With the rise in popularity of tough love reality TV shows like The Biggest Loser, a lot of people who are interested in weight loss surgery have the mantra ‘no pain, no gain’ stuck in their head. There are a number of misperceptions that are stuck in a lot of peoples’ heads when it comes to working out, and this is especially true for women.
One of those misperceptions is that you need to lift heavy weights to get the benefits of strength training, but there is no magic number concerning how much weight you should be lifting for weight loss. Instead, it all depends on you.
There are a lot of questions that you need to answer before you start working out:
- How much weight are you comfortable lifting?
- How many times are you able to repeat exercises with that weight before you become tired?
- Are your joints hurting, or are you just feeling sore in your muscles?
These questions will take some time to figure out, and as you begin working out and lose weight the answers are going to change over time. That is why starting with small weights isoften a beneficial choice.
Benefits of Small Weights
Using small weights regularly can increase muscle mass and enhance weight loss. Small weights will take a longer time to produce results when compared to heavier weights, but for those who have made a lifelong commitment to weight loss and are new to working out regularly, using small weights can help reduce your risk of injury.
After weight loss surgery, it is a good idea to take things slow. Once your weight loss surgeon has cleared you to start exercising with hand weights, the first thing that you will want to do is focus on correct form. Using small weights is a better way to learn proper form. When you are just starting out, find a pair of three or five pound weights and focus on learning the basics. You should find a weight that you can lift without discomfort, and that does not cause any pain to your joints. If you don’t have weights, try using household items like water bottles, canned soup or books to start out.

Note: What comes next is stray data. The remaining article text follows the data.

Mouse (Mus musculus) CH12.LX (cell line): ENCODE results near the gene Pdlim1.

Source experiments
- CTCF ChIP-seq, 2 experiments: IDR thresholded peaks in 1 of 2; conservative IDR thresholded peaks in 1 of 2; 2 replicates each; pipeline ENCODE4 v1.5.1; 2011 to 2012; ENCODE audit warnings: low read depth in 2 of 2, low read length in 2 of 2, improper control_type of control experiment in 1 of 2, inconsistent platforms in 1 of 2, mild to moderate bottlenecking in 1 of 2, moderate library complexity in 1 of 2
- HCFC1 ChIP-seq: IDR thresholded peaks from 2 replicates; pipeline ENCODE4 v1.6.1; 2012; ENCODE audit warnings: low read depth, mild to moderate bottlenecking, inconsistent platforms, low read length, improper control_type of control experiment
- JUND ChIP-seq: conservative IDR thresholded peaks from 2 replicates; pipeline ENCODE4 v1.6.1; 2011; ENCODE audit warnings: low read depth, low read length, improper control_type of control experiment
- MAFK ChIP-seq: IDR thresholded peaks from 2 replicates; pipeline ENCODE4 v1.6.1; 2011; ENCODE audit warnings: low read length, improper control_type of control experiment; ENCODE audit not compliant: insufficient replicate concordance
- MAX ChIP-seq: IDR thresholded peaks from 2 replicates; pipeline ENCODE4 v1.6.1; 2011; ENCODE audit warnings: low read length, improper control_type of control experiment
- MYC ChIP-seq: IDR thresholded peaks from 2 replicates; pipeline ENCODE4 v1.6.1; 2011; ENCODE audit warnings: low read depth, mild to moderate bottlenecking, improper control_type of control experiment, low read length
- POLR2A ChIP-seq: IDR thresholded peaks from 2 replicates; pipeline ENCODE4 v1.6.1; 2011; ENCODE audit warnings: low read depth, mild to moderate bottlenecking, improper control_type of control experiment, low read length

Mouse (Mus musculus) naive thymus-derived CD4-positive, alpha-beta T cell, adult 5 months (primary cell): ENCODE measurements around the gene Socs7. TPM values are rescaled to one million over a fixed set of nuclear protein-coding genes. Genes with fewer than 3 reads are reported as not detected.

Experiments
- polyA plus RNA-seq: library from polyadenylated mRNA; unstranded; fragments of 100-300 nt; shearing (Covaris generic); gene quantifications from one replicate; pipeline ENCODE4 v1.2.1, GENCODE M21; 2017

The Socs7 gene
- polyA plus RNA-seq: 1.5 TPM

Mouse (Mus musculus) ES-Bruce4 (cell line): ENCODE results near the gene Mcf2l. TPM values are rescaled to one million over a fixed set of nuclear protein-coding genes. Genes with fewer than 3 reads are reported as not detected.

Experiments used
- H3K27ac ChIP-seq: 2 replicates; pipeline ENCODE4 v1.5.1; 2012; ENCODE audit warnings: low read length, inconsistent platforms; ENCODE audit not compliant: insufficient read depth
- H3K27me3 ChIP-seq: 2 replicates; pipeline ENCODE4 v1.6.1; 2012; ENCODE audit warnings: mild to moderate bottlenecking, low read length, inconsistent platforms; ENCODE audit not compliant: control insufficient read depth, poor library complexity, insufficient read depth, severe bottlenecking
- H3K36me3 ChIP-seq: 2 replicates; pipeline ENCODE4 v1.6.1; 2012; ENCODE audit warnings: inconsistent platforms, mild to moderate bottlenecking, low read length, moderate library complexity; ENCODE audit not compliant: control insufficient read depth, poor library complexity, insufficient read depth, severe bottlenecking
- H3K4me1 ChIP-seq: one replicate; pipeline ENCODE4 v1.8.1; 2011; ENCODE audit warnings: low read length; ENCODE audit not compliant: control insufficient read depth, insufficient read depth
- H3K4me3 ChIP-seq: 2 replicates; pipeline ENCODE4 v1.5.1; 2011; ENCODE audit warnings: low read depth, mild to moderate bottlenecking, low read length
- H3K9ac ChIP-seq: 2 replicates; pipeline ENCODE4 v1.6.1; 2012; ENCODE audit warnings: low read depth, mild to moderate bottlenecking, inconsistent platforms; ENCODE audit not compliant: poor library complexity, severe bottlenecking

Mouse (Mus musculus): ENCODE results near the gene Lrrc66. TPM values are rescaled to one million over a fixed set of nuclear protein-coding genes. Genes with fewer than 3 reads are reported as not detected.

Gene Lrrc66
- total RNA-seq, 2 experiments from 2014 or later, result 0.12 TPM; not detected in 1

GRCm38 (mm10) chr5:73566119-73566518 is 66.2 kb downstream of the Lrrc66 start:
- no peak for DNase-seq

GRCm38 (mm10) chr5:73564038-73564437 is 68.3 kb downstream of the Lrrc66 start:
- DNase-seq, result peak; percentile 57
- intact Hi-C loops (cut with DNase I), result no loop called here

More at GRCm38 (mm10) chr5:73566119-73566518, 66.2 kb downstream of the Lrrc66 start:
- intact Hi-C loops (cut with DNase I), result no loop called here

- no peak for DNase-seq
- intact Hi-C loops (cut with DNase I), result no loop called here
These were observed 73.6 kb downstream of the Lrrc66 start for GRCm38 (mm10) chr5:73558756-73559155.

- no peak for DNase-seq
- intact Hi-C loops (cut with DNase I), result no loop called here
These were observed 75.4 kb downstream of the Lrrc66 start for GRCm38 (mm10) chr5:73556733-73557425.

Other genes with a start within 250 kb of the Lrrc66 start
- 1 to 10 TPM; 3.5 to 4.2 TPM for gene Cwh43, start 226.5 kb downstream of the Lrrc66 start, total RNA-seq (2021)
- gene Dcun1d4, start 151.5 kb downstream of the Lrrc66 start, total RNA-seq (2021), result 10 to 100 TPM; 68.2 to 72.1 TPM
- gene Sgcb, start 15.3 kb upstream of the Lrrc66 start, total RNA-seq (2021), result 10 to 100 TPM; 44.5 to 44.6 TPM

Here are a few basic hand weight exercises that you can try while either standing or sitting:
- Bicep Curl: With your elbows held at your waist and your palms facing outwards, slowly curl your forearm up until your hand reaches your shoulder. Alternate hands and repeat as much as is comfortable for you.
- Shoulder lift: With a weight in each hand, lift your hands so that they are even with your shoulders—as if you are about to push a roof up over your head. Slowly extend your arms upwards, keeping your arms straight and the weights shoulder width apart. Gradually return your arms back to the starting position and then repeat.
- Triceps extension: With your arms bent so that your hands are resting on your shoulder, lift your arms upwards until your elbow is pointing straight into the air—as far back as is comfortable for you. With your hand now behind your head, slowly extend your arm before gradually returning your hand to the starting position. Alternate hands and repeat as many times as is comfortable.
Getting started with weight training doesn’t need to be difficult. By starting out with small weights you can learn proper form and prevent yourself from becoming injured. In addition to taking part in cardiovascular exercises like walking regularly, it is a good idea to try these weight lifting exercises every day.